New Yorker on Great Smokies hemlocks

Richard Preston, author of scary non-fiction biological books such as The Hot Zone, has now turned his attention in this week’s New Yorker magazine to a killer stalking the Great Smoky Mountains National Park.


The killer is the hemlock woolly adelgid, a tiny bug that kills hemlock trees. Eastern hemlock trees, says Preston, are the redwoods of the east. I remember following Abrams Creek down out of Cades Cove and hiking down past Abram’s Falls to a wonderful, cathedral-like grove of hemlocks. They were stunningly beautiful.

And now they are dying. These bugs came from Asia and may very well kill off all the hemlocks–in the Smokies and elsewhere. Preston recounts how the Park, due to bureaucratic stupidity, spent only $250,000 this year to fight the bugs, while in previous years it spent $16 million to develop plans for an idiotic scheme by Rep. Charles Taylor, the congressman from westernmost North Carolina–fortunately defeated in 2006–to build a highway within the park.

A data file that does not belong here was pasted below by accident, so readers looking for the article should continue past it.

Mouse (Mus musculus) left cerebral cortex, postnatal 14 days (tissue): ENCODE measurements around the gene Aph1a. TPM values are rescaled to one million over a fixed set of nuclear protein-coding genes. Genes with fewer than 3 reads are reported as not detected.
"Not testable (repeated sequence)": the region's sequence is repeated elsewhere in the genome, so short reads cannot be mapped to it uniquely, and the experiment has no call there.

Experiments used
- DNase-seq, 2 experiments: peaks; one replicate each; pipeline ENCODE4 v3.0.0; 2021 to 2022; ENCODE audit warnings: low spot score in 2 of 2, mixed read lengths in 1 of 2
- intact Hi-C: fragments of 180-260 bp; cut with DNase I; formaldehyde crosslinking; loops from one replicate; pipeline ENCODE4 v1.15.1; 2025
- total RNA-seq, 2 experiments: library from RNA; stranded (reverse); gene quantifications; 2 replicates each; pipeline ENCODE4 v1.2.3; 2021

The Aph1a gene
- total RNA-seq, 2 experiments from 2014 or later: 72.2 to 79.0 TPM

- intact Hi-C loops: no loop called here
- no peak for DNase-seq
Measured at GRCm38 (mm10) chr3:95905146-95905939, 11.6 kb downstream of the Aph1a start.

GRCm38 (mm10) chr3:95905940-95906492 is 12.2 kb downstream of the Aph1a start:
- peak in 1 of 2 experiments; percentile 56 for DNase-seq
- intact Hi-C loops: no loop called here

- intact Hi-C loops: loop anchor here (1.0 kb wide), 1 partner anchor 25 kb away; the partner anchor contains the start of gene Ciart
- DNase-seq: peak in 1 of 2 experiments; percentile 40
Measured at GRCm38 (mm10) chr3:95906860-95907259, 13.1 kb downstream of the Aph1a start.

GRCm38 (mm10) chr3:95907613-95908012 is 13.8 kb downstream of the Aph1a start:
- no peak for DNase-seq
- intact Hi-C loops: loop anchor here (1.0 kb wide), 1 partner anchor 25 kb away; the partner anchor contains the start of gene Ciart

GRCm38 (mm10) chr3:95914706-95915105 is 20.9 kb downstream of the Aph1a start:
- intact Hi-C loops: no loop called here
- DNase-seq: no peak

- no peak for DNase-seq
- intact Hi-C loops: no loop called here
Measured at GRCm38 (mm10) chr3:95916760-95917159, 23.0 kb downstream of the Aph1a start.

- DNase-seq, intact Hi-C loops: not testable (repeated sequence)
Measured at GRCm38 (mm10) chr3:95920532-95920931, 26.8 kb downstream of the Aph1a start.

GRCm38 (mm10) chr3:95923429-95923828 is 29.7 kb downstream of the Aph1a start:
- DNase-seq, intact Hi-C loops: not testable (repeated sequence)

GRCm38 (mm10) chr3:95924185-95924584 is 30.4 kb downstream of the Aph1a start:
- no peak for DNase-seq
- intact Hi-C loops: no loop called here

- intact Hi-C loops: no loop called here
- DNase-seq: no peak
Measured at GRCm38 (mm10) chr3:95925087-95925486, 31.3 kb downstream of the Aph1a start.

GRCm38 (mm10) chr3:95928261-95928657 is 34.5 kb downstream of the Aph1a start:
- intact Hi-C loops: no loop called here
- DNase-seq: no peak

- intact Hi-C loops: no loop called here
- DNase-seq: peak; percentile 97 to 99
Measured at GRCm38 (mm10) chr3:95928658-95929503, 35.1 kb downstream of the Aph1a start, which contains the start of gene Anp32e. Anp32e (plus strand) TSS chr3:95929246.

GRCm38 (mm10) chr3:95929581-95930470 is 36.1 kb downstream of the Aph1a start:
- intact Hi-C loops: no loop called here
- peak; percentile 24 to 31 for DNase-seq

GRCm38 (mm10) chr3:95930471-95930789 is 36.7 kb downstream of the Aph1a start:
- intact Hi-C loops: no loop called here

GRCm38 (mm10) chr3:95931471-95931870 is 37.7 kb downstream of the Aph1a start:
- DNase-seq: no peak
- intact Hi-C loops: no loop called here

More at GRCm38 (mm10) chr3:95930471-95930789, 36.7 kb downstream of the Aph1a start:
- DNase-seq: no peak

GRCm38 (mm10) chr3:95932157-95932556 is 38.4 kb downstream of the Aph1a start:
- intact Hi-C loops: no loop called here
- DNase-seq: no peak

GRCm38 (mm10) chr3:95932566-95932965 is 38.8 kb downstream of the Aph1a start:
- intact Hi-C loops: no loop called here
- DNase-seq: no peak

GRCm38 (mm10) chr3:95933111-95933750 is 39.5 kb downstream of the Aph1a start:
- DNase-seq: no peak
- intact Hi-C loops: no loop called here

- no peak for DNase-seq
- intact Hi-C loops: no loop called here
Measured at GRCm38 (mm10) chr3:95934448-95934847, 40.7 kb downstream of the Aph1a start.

Here in Colorado, where I live, we have our own invasion of tree-killing bugs. Here is a photo shot at a cabin where you can see trees killed by the mountain pine beetle. With a mile of that cabin are hundreds of thousands of dead or dying trees.



These little bastards are laying waste to the western side of the Rockies. In their process of killing trees, they introduce a kind of fungus that turns the wood blue. You can see it here.


All these dying hemlocks make me blue. Some of the last chunks of virgin forest in the Eastern United States are in the Smokies, and many of them are hemlocks. If you have any chance to go see them this year, do it. You may be one of the last generations to do so.





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